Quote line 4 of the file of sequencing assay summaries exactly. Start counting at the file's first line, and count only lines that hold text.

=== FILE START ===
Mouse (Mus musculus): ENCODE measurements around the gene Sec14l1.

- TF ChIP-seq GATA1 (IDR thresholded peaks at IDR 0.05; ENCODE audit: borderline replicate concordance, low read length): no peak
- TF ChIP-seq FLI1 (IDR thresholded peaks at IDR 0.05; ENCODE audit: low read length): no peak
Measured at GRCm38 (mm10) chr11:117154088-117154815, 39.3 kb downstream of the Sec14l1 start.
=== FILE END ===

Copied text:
Measured at GRCm38 (mm10) chr11:117154088-117154815, 39.3 kb downstream of the Sec14l1 start.